The assembly of an $820 million fund to end city ownership of the Detroit Institute of Arts, protect its collection from creditors and bolster city pensions isn’t the end of tough negotiations so much as a beginning.
Creation of the fund, capped this week by the DIA’s pledge to raise $100 million toward the effort, means the next move belongs to the city’s unions and pension funds. Their choice: seriously consider the deal proffered on behalf of the city or risk the uncertainty of bankruptcy court and a chance to endure a painful “cramdown.”
It’s not an easy choice, chiefly because none of the sides in the multi-front talks can agree on the numbers — not on city cash-flow over the next decade or the prospective performance of any fund that would supplement pensions. And certainly not the unfunded liabilities of the pensions themselves, which Emergency Manager Kevyn Orr pegs at $3.5 billion for Detroit’s two pension funds.
“We appreciate the work that has been done in the public and private sectors to potentially mitigate cuts to pensioners in the city’s bankruptcy,” Bruce Babiarz, spokesman for the police and fire pension fund, said in a statement Thursday. “This is a highly complex matter, with many still unanswered questions and subject to court-ordered mediation. We believe that all alternatives need to continue to be explored which will minimize any cuts to pensions.”
Whatever the alternatives, the numbers and what they portend matter most. The largest municipal bankruptcy in American history, besetting the city with total liabilities of roughly $18 billion, essentially is a cashless workout for a cash-poor Detroit. Recoveries are expected to be a fraction of what creditors, including pension funds, are owed.
There is no coalition of banks standing ready to finance the city’s bankruptcy with “debtor-in-possession” financing common in a corporate Chapter 11. The punishing timeline tied to Orr’s tenure, the details of Public Act 436 and U.S. Bankruptcy Judge Steven Rhodes’ style is driving a pace of decision-making discomforting to many of the participants.
And hard as creditors might try, publicly owned assets like the DIA and the city’s Water and Sewerage Department are not easily converted to cash that can be divvied among pension funds, unions, banks, bondholders and their insurers. That’s partly a quirk of Chapter 9, which reserves to the city — not creditors — any decision to liquidate assets and invite political backlash.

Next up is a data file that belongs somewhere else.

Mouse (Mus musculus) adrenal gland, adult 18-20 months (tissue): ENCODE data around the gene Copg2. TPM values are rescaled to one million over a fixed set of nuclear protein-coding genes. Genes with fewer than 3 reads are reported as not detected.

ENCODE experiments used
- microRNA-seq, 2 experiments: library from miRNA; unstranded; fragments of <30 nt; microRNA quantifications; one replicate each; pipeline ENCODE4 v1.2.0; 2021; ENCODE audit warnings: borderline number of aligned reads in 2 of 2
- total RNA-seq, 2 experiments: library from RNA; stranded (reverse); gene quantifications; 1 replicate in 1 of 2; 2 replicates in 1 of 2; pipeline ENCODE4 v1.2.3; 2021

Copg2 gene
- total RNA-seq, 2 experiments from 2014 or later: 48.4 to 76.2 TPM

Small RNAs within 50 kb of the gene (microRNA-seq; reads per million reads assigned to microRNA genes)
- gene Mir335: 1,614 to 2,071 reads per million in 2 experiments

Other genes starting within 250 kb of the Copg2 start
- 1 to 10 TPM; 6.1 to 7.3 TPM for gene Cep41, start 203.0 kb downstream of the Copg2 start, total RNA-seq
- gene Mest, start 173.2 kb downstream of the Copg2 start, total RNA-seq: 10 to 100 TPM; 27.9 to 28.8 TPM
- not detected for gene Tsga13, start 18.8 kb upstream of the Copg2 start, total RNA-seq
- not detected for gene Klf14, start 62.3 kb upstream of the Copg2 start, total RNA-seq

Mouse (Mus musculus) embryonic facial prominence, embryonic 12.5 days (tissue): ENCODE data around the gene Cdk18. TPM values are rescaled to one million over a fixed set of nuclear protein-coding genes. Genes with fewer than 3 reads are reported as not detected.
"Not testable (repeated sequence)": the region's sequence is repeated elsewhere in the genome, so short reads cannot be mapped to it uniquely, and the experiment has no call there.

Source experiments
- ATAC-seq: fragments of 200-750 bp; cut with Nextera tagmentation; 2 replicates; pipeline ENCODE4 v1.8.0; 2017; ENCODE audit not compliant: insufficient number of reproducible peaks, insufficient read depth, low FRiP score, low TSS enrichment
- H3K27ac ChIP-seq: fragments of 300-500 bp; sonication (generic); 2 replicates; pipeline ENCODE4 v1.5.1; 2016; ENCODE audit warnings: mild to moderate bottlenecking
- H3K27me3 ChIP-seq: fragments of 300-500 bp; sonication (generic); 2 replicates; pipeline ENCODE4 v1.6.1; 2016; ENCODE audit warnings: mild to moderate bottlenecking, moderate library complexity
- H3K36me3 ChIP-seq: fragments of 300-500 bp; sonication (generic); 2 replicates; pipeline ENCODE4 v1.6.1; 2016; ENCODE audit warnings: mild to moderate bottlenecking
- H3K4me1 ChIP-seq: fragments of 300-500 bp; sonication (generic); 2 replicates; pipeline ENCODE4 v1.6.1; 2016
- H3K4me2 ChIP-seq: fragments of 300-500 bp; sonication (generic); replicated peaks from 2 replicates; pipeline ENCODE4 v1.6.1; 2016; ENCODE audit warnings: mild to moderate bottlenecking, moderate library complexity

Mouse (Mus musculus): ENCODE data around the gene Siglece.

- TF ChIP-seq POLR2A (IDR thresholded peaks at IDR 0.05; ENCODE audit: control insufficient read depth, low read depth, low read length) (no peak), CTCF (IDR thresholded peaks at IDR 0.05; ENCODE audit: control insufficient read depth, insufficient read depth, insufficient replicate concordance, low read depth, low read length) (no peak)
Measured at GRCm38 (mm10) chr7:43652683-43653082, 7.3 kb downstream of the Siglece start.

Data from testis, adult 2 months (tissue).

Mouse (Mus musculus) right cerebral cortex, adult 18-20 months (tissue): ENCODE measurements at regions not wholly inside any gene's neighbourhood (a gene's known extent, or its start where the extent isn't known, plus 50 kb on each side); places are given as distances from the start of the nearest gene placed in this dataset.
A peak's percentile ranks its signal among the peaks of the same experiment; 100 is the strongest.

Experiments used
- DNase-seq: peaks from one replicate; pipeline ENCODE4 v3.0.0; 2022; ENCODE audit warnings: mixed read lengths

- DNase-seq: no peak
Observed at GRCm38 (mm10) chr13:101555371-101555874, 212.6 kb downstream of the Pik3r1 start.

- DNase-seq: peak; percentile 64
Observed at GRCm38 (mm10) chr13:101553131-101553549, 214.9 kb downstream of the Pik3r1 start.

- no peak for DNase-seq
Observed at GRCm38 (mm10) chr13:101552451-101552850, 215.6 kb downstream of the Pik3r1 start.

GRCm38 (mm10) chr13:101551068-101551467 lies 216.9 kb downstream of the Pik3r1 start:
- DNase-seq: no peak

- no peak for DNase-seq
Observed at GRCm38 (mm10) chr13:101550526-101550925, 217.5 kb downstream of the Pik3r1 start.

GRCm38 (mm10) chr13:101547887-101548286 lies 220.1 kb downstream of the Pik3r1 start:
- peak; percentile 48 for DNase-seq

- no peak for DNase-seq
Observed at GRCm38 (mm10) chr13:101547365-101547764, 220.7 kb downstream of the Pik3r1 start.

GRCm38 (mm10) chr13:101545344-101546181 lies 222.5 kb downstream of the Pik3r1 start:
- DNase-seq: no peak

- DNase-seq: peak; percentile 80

With creditors now in possession of the city’s draft 99-page Plan of Adjustment, a source close to the process said this week, the judicial clock is ticking on an official filing on or about Feb. 14. That would be accompanied by a so-called Disclosure Statement running more than 160 pages, a precursor to another round of litigation.
The public-private effort — funded by $370 million from 10 foundations, $350 million from state tobacco money and $100 million from the DIA’s individual and corporate donors — is intended to settle at least one major point of contention: an art vs. people tradeoff that would sacrifice the city’s future cultural heritage to fulfill its legacy obligations.
But it hasn’t settled anything yet. Chief U.S. District Judge Gerald Rosen, the top federal mediator, hopes the cash hoard, and its growth prospects if managed well, would be deemed enough to buy the DIA’s freedom, protect its collection and buttress pension obligations sufficiently over time.
“Enough,” of course, is in the eye of the beholder. The spectacle of Rosen rallying foundations, a reluctant Lansing and an even more reluctant DIA leadership around a cause that has so far elicited commitments totaling $820 million risks creating false confidence among union and pension fund brass:
Namely, their calculation might go, if the One-Percenters can raise that much, they can raise more. Don’t bet on it. Even if the pot could somehow grow closer to $1 billion (an astonishing feat, considering that the pension obligations belong to the city, not the funders), that’s still less than one-third of Orr’s estimated unfunded pension liability.
Employing the trademark slow walk and playing for more, a time-honored tradition in Detroit labor relations, risks a sterner confrontation with Rhodes that arguably would not benefit pensioners or union members (even if it gives their leaders cover to blame the judge and keep their jobs).
Time is on no one’s side in the Detroit bankruptcy, as Rhodes already has signaled from the bench. The fundraising effort that finally enlisted the DIA in its own cause gives the unions and pension funds decisions to make — or risk consequences in a process they do not control.
Daniel Howes’ column runs Tuesdays, Thursdays and Fridays.